Thursday, January 12, 2006

L'Affaire James Frey

A few people have asked me what I think about the current literary scandals, particularly the memoir-oriented James Frey case. Actually, a few of those who asked did so admitting they could already guess my take on it. They know I've never had much patience for what I consider nontruth in nonfiction. And by the way, I still consider memoir a sub-genre of nonfiction, with all nonfiction's attendant characteristics, rewards, and responsibilities.

Maybe that explains, in part, why I really haven't wanted to take on l'Affaire Frey myself. And maybe today's Publishers Lunch summarizes even more clearly why I haven't focused on the subject here: "It would be an understatement to say there is an abundance of stories on James Frey, his Larry King appearance last night, and Oprah's dramatic last-minute blessing of the 'emotional truth' of however it is that he told his tale. We presume that if you're interested, there's little new we can tell you, just as our subjective assumption is that you've probably already formed a firm opinion on the matter."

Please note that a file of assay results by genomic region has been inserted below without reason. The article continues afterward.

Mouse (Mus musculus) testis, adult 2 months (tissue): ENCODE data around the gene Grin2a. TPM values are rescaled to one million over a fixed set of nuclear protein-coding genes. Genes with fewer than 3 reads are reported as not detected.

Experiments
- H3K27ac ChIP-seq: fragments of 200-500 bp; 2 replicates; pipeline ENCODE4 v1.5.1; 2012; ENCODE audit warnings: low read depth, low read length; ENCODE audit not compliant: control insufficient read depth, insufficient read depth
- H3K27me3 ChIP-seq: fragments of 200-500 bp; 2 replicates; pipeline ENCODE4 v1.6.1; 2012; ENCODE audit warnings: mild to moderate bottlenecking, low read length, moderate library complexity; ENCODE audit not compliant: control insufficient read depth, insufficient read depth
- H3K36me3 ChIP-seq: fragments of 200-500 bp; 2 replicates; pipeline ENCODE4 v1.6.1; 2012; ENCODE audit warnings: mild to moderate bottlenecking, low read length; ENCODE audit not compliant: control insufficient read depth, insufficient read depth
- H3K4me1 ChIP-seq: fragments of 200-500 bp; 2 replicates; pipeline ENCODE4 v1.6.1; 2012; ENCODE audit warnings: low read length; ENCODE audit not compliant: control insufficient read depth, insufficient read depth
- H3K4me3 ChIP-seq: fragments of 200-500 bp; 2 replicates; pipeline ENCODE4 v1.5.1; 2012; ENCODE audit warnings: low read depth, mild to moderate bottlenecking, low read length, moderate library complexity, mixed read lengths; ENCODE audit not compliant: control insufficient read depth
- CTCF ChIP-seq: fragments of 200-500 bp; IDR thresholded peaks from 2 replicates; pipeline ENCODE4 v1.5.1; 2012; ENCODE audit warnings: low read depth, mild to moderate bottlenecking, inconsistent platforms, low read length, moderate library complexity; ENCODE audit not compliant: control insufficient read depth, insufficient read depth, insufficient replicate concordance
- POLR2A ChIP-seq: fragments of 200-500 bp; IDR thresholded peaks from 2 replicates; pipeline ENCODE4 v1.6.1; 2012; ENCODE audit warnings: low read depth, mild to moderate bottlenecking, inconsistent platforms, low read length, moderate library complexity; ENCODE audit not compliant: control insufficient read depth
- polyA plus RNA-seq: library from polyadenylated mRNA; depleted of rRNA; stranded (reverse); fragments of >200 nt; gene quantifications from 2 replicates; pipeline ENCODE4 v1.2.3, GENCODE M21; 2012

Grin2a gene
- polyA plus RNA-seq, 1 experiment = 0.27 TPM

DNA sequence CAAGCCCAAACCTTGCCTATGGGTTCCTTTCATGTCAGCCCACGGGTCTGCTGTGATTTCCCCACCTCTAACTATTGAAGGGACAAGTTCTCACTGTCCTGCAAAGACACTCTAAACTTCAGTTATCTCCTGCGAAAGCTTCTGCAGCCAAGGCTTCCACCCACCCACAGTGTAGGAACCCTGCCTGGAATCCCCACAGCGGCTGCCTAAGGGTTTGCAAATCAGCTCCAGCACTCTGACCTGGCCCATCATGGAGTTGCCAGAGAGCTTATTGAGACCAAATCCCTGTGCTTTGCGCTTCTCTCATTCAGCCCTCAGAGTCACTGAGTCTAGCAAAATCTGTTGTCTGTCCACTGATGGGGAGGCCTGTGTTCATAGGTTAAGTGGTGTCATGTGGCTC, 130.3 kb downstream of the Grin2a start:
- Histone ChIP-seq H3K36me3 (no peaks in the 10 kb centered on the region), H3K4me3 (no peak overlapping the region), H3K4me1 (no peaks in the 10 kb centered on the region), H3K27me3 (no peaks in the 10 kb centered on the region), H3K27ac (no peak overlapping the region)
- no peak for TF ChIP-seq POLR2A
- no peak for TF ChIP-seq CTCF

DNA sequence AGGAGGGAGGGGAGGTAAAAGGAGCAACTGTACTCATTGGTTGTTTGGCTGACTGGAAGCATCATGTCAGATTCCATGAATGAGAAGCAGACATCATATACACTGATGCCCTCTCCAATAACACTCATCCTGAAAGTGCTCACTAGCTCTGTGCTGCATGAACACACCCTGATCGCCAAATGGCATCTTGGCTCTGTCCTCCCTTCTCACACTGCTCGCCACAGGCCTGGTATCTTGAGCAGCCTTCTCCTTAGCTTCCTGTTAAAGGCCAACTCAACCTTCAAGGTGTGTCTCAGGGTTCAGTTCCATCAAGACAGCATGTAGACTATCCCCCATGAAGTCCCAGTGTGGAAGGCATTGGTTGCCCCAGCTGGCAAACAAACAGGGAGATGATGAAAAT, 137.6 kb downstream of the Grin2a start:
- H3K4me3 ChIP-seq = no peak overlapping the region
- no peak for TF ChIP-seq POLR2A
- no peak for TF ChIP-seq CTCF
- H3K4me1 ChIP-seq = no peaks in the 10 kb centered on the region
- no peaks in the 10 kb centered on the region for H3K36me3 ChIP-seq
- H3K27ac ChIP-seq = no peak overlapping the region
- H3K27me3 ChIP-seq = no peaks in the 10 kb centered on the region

Yes. Which isn't to say that I won't comment later, once I've had more time to think about all this. Maybe I'll decide I have something original/potentially new and interesting and enlightening to contribute. I'm also looking forward to Mary Karr's editorial on the subject, which, according to today's PW Daily, is in the works.

But for the moment, I'm confident that you're following the news yourself. In the unlikely event that you aren't, here are just a few recommended readings:


A transcript of last night's Larry King Live Interview with James Frey;

An editorial published in the Los Angeles Times;

And though it's dated (from 2003), this article, "Memoirs: The Novel Approach to Facts", published in The Age, is also highly relevant.


ADDED JANUARY 15, 2006:

Here are two articles/commentaries from today's New York Times with which wholly agree. You'll need to register to read the full pieces; registration is free.

1) Randy Kennedy's "My True Story, More or Less, and Maybe Not at All," which appears on the cover page of the "Week in Review" section.

2) Mary Karr's op-ed, "His So-Called Life".

1 comment:

emilydixieson said...

Since the beginning sales and NYT best seller list numbers, I have been concerned about Oprah's influence on America's sense of literature and on the publishing industry. I like Oprah "just fine," as my grandmother would say, but people who wield large influence and large numbers always give me pause. My original point of concern fundamentally questioned her authority or advisement regarding literature. Not taste, but qualification. And then, I felt, well -- angry that poetry could never benefit from her good word. I guess I'd gotten careless in my suspicions, but now that I see that Oprah, nor her gifted staff or advisors, know basic literary definitions. Humph.